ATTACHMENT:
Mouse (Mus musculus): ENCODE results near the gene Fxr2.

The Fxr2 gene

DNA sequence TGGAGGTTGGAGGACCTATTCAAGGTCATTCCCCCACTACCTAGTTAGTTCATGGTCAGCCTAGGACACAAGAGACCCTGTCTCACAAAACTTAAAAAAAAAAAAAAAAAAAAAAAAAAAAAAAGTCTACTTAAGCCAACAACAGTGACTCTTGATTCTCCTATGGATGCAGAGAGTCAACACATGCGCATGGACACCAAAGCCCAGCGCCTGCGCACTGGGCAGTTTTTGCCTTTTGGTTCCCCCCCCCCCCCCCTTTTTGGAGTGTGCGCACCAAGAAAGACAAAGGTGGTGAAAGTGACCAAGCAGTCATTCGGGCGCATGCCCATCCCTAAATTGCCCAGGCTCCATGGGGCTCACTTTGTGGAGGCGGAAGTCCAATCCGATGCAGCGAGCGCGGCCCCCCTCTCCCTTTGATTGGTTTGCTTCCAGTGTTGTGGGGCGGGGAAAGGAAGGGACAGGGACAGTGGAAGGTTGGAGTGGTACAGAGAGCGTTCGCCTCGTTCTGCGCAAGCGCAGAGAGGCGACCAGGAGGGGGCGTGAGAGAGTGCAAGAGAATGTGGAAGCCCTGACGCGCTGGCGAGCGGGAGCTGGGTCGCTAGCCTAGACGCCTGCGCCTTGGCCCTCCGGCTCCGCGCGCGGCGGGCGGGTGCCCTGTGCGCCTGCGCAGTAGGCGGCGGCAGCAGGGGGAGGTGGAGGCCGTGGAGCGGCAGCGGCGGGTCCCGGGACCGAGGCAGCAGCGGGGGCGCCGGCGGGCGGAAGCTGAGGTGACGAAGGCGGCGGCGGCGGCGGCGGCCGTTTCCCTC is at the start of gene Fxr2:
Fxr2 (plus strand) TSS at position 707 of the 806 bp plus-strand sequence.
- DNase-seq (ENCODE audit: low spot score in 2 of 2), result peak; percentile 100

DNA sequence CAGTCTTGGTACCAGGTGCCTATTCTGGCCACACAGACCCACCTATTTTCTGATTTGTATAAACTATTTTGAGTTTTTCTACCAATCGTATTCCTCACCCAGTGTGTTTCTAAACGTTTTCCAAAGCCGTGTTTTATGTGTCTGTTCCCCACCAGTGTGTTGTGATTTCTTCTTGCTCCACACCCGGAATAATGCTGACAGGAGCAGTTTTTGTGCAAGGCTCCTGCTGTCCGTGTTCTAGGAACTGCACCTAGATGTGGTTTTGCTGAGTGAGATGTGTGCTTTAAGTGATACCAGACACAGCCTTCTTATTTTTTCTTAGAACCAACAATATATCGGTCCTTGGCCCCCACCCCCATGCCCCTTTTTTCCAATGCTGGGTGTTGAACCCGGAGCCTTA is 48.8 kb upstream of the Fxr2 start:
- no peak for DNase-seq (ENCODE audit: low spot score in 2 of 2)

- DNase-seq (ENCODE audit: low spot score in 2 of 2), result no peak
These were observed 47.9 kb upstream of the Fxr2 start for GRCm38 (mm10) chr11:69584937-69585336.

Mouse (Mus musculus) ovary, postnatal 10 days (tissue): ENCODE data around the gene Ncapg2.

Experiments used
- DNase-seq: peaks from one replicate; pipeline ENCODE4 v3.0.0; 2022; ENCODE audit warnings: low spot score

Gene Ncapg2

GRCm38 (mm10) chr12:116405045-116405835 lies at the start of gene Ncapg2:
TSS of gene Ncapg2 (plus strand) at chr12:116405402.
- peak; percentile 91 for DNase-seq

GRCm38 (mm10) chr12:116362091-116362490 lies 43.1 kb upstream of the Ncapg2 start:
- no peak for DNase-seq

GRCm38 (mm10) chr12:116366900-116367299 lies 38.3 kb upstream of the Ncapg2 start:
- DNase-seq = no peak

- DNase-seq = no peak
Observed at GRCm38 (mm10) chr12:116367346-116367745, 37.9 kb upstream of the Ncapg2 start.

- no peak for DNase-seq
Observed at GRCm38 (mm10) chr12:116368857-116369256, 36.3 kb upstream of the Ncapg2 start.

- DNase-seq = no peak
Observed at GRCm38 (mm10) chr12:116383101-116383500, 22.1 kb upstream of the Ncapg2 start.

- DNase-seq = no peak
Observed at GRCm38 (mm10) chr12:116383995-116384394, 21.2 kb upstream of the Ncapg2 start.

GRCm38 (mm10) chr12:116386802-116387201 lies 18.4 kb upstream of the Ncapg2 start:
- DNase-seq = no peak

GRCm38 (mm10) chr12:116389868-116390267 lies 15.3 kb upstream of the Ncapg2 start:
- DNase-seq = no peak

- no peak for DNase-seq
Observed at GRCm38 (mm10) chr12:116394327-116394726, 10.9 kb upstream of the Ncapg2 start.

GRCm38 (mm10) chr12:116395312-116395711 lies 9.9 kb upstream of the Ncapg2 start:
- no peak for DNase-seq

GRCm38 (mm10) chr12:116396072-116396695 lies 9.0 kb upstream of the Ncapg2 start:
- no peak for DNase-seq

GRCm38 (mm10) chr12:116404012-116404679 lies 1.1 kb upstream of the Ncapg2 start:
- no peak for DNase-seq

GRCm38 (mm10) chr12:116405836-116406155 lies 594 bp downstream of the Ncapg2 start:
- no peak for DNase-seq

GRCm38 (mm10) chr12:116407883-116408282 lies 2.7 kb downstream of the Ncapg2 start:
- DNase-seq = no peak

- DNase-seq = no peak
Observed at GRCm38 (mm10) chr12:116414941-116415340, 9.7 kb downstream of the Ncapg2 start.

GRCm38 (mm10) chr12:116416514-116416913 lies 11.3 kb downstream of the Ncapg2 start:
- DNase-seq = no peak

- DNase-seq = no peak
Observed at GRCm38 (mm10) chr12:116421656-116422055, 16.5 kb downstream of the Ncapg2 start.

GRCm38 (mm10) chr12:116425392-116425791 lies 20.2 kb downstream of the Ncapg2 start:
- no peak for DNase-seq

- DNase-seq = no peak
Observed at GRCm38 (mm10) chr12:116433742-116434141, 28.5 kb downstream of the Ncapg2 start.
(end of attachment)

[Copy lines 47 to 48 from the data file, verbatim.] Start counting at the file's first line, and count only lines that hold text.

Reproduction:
GRCm38 (mm10) chr12:116416514-116416913 lies 11.3 kb downstream of the Ncapg2 start:
- DNase-seq = no peak